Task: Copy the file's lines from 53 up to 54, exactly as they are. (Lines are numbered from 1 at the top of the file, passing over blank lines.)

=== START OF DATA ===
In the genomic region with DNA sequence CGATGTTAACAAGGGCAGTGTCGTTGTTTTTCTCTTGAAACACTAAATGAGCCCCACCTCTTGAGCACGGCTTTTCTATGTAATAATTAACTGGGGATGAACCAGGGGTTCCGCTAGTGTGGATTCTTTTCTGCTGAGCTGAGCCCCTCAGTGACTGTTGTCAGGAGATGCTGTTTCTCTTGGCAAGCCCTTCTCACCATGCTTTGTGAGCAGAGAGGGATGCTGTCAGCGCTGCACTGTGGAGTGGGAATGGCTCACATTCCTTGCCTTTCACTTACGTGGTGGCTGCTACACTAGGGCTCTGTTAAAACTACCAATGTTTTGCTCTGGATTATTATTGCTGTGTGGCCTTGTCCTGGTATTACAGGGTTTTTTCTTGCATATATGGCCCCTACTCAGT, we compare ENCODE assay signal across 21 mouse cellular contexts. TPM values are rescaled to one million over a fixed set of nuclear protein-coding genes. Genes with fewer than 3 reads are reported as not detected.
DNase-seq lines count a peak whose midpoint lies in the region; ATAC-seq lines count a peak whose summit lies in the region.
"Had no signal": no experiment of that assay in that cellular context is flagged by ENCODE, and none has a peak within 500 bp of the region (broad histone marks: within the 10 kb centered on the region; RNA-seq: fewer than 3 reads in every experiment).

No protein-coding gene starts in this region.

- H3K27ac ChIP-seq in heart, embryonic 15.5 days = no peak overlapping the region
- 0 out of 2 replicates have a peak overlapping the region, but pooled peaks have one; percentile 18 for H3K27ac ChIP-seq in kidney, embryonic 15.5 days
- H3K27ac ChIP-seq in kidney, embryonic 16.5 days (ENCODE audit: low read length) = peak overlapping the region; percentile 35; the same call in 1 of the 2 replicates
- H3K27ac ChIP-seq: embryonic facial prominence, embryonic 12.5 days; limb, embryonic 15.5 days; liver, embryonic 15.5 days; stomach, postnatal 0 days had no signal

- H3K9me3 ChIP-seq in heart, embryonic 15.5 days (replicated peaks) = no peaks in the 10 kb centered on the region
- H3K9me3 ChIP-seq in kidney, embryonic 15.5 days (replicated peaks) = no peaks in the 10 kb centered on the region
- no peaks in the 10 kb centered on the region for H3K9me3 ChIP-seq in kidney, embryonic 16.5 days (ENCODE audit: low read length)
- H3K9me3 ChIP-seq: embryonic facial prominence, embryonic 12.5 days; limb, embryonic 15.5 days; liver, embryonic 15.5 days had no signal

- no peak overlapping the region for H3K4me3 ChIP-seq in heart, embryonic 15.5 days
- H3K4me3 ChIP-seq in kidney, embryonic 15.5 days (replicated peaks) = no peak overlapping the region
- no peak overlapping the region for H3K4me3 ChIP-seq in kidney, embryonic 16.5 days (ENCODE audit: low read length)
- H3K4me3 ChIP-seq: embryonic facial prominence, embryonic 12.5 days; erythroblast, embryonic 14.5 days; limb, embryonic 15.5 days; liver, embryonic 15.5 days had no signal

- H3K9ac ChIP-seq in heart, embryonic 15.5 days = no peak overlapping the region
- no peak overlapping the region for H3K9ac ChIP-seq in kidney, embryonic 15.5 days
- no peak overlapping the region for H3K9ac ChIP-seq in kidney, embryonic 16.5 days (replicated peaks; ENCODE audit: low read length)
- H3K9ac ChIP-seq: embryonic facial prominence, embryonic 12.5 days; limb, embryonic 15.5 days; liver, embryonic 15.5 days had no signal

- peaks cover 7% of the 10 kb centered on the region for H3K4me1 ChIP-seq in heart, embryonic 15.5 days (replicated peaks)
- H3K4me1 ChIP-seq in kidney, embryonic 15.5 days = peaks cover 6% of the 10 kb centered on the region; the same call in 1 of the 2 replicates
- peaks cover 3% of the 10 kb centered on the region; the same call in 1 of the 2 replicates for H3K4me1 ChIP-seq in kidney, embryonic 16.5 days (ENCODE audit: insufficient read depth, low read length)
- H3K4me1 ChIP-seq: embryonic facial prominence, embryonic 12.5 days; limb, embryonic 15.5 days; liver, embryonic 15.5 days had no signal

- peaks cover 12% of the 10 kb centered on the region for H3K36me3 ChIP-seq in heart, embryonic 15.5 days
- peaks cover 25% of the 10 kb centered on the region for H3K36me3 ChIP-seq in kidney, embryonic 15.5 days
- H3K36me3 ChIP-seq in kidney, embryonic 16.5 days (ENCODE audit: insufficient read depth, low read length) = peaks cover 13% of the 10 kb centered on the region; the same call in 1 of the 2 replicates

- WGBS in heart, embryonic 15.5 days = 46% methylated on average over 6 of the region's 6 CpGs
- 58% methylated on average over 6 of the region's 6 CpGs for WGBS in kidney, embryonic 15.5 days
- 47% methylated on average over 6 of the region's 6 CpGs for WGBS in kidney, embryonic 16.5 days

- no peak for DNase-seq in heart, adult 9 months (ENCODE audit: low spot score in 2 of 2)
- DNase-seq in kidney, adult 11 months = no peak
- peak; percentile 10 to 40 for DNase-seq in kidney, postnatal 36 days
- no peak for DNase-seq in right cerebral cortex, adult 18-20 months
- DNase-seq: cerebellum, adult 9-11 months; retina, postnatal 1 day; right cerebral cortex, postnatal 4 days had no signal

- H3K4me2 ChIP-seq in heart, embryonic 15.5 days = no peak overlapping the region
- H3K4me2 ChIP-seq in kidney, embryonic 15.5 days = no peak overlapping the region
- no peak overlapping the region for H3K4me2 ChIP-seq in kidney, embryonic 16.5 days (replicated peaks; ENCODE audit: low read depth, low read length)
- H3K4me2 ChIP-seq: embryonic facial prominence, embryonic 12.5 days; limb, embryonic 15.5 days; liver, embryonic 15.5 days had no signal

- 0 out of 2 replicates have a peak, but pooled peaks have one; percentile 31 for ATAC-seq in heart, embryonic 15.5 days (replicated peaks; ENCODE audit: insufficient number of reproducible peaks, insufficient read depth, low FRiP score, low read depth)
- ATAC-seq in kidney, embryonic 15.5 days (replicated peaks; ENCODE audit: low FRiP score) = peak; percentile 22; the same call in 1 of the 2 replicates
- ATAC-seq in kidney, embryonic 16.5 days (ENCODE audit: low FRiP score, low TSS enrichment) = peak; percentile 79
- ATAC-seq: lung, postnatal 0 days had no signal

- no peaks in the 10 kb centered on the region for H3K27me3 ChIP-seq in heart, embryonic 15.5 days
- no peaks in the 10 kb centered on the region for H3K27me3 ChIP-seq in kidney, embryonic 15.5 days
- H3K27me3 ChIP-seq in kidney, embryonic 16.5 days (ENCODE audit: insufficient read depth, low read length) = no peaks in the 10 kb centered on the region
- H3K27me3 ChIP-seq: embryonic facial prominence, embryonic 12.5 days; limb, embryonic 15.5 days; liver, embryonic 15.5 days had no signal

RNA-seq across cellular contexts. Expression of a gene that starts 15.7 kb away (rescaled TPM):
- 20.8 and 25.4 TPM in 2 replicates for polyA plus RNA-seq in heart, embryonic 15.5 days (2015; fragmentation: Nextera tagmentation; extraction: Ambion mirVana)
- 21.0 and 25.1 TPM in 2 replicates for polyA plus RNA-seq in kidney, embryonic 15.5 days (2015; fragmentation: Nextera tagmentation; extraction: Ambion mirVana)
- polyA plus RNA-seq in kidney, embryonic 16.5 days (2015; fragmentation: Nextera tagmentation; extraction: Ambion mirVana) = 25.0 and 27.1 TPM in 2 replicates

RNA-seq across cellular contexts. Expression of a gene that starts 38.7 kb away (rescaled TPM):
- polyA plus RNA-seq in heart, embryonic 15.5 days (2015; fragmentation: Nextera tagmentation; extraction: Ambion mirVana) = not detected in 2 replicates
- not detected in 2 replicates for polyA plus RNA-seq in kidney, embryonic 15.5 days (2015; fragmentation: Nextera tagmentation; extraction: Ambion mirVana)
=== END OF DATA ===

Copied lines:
- polyA plus RNA-seq in heart, embryonic 15.5 days (2015; fragmentation: Nextera tagmentation; extraction: Ambion mirVana) = not detected in 2 replicates
- not detected in 2 replicates for polyA plus RNA-seq in kidney, embryonic 15.5 days (2015; fragmentation: Nextera tagmentation; extraction: Ambion mirVana)